Spring has always been my favorite season. Maybe it’s because four generations of women in my family were born in the springtime or perhaps it’s because of the prospect of new life that’s waiting just below the surface to blossom. Regardless of the reason, the mere thought of birds that chirp high in the trees and flowers that sprout through their beds of topsoil is enough to get the heart humming with joy.
This winter was mild, even by Long Island standards. My rosemary and parsley plants made it through the cold, and my oregano that circles my shoddy old whiskey barrel planter started to sprout tiny green leaves. This is the time of year that Hubby and I visit Hicks Nurseries, ShopRite supermarket and Home Depot for the best deals on tomato, pepper and basil starter plants. Since life had other plans this year, we decided to do something different.
Our home came with a greenhouse window when we purchased it many years ago. The previous owners opted to remove the side door and place a large Bay window on the side of the house. At first, I found the window poorly placed and quite drafty. During our first year in Hicksville, we managed to bang our heads on the base of the window regularly, which was located directly over our trash cans. One of the best things about that drafty old window was its ability to house multiple starter plants before they made their way to the garden, sometime in May. The plants grew tall and often were hunched over when we brought them outside. When we replaced the window several years ago with a legitimate greenhouse style, the interior wasn’t large enough to accommodate the plants as they grew.
Several Easters ago, Hubby bought me a seed starter kit at Home Depot. I began harvesting seeds from our tomatoes and peppers several years ago and had quite a collection in our attic from which to choose. After two failed attempts at growing my own starters, I gave up. Hubby ditched the base in the back of the garage with the intention to toss it.
When I mentioned last week that I longed for starter plants, Hubby’s eyes secretly sparkled. He went into the backyard without a word. My daughter and I shot each other a confused glance and continued our task of clearing out the greenhouse window, which had become overrun with plants in various stages of demise.
Just as my daughter made her last pass of the window with her sponge, Hubby entered the house with the base of the seed starter kit in his arms. He’d taken old yogurt cups and punched out drainage holes in the base, then filled them with topsoil and compost.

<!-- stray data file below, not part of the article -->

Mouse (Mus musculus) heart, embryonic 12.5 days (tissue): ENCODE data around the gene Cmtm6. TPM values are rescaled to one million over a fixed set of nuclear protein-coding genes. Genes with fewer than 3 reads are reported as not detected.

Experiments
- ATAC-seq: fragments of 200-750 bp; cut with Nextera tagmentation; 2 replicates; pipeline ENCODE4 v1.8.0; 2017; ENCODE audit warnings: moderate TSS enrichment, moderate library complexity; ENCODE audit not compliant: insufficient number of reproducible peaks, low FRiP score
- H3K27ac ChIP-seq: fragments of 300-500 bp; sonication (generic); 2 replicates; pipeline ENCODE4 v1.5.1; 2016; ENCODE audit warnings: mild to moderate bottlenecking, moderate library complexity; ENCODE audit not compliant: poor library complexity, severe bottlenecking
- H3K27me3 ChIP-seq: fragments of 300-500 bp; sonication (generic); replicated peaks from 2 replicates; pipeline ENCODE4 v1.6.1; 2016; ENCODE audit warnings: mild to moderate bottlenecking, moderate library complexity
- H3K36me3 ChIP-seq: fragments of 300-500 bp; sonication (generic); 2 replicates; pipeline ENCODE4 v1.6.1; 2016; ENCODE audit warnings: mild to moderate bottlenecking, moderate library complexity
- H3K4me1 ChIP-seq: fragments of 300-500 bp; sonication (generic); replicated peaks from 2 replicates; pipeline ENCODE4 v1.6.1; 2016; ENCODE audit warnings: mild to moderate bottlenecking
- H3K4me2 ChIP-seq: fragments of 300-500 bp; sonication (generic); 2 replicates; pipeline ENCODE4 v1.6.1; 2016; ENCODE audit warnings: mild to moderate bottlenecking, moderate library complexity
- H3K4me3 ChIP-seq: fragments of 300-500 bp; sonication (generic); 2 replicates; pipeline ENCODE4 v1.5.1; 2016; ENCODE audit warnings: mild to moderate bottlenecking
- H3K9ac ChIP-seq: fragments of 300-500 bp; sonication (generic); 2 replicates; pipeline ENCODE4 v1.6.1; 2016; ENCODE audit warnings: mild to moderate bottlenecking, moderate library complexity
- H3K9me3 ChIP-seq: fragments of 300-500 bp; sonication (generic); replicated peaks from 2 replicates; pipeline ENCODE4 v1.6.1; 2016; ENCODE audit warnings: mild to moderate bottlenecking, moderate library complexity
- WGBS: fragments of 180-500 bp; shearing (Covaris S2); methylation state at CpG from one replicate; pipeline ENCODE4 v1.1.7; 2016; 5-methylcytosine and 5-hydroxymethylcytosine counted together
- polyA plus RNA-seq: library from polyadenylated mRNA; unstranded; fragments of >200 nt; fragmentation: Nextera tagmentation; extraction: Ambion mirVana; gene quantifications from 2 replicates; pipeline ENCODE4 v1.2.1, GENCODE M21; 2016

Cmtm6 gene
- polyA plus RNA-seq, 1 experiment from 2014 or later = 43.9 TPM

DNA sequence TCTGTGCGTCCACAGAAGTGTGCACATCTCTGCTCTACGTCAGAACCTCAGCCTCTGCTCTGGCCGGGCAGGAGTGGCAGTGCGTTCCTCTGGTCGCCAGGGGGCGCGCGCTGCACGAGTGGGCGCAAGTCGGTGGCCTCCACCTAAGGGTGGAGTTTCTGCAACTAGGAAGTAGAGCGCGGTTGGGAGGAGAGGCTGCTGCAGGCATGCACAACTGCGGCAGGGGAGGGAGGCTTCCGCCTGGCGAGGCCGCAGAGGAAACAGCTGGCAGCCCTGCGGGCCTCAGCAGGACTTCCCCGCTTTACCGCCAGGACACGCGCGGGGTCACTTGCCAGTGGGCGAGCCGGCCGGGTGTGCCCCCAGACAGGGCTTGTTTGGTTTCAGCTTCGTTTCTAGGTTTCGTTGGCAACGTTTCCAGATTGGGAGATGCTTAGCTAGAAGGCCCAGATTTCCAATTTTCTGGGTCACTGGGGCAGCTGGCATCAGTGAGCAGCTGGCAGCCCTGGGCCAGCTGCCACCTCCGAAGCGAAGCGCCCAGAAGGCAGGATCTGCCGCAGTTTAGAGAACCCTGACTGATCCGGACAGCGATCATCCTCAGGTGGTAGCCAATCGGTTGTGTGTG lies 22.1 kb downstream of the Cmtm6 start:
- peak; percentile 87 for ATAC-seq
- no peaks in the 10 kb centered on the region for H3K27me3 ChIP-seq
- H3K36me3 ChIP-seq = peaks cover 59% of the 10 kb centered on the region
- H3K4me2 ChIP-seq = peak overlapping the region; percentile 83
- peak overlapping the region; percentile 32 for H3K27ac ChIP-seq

“Make your own starters,” he said with a smile. “You have plenty of seeds upstairs.” I was up for the challenge, especially because Mom had shown me how to harvest basil seeds from the white flower spikes when basil “goes to seed”.
As of right now, I noticed a few squash seedlings had taken hold in one of the cups. The base sits in the now-clean greenhouse window, and I’m hoping to find a few more seedlings over the next few weeks. As I mentioned before, the newness of life unfolding is miraculous and beautiful at once.
Spring represents rebirth, as signified in many beliefs worldwide. Wouldn’t it be grand if this spring, above all others, we found the courage to begin again, in a new and exciting way? This could be our perfect opportunity to reinvent ourselves as a civilization. While it’s often human nature to long for “how things used to be”, wouldn’t it be amazing if we were offered a chance to improve, to be better, to find something new and exciting? Just like a seedling that rises from the earth in the spring, perhaps this is our chance to become like the proverbial Phoenix. Maybe this is our chance to shine a new light. Maybe this is humanity’s springtime, and maybe we need to re-examine our former habits and grow “new seeds” within ourselves. It’s a chance for new beginnings. As the Oak Ridge Boys sang, “Let’s plant a seed and watch it grow.”
Patty Servidio is an Anton Media Group columnist.